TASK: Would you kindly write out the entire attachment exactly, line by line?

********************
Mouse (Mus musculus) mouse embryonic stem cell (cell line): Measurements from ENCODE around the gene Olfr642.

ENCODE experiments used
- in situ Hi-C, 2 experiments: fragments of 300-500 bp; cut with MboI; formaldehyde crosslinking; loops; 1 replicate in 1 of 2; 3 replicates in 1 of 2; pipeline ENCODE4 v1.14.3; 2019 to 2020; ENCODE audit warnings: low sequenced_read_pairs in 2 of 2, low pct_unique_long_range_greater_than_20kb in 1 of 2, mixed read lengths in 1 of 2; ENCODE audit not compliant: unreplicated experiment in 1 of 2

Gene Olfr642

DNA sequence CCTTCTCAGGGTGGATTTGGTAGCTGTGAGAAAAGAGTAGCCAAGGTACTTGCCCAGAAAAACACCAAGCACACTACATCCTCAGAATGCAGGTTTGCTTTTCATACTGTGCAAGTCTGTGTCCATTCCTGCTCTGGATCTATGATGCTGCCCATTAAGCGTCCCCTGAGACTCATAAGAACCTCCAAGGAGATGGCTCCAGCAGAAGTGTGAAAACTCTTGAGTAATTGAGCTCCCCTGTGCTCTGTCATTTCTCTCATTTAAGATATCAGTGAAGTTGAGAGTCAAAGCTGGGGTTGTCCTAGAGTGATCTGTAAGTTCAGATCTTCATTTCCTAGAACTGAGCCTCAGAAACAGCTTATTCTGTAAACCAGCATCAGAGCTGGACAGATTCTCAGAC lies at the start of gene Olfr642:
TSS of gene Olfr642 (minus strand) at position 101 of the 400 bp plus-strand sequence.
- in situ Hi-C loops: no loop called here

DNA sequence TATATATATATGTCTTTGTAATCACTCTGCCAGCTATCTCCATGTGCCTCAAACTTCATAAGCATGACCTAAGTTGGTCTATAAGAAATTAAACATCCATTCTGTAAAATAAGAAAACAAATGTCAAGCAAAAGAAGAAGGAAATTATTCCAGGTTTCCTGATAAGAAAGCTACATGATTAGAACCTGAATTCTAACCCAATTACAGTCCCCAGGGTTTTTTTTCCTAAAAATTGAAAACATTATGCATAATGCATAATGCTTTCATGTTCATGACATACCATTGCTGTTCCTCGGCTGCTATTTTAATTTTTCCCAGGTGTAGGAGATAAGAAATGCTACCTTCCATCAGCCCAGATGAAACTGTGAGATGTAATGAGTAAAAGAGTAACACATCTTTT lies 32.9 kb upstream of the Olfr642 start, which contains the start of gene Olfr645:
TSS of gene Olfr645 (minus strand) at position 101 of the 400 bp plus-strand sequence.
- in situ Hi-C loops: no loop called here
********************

Mouse (Mus musculus) mouse embryonic stem cell (cell line): Measurements from ENCODE around the gene Olfr642.

ENCODE experiments used
- in situ Hi-C, 2 experiments: fragments of 300-500 bp; cut with MboI; formaldehyde crosslinking; loops; 1 replicate in 1 of 2; 3 replicates in 1 of 2; pipeline ENCODE4 v1.14.3; 2019 to 2020; ENCODE audit warnings: low sequenced_read_pairs in 2 of 2, low pct_unique_long_range_greater_than_20kb in 1 of 2, mixed read lengths in 1 of 2; ENCODE audit not compliant: unreplicated experiment in 1 of 2

Gene Olfr642

DNA sequence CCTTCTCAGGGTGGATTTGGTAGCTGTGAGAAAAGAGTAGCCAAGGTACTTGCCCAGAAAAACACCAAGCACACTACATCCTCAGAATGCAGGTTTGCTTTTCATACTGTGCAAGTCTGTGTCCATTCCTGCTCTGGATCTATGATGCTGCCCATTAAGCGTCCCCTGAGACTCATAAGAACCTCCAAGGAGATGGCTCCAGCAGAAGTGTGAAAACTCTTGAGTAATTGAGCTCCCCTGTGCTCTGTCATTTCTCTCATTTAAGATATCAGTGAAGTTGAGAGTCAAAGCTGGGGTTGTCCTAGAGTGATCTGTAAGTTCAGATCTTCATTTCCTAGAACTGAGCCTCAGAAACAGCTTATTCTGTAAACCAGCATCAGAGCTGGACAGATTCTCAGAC lies at the start of gene Olfr642:
TSS of gene Olfr642 (minus strand) at position 101 of the 400 bp plus-strand sequence.
- in situ Hi-C loops: no loop called here

DNA sequence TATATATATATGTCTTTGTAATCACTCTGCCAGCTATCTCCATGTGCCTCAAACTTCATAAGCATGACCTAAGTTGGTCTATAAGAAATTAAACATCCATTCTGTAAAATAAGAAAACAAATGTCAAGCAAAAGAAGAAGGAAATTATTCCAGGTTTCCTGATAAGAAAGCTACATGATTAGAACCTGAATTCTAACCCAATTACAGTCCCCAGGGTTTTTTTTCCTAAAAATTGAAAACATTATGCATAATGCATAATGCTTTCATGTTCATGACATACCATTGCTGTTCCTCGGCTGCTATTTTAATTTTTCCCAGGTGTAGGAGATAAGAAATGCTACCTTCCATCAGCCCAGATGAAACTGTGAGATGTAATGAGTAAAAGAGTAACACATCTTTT lies 32.9 kb upstream of the Olfr642 start, which contains the start of gene Olfr645:
TSS of gene Olfr645 (minus strand) at position 101 of the 400 bp plus-strand sequence.
- in situ Hi-C loops: no loop called here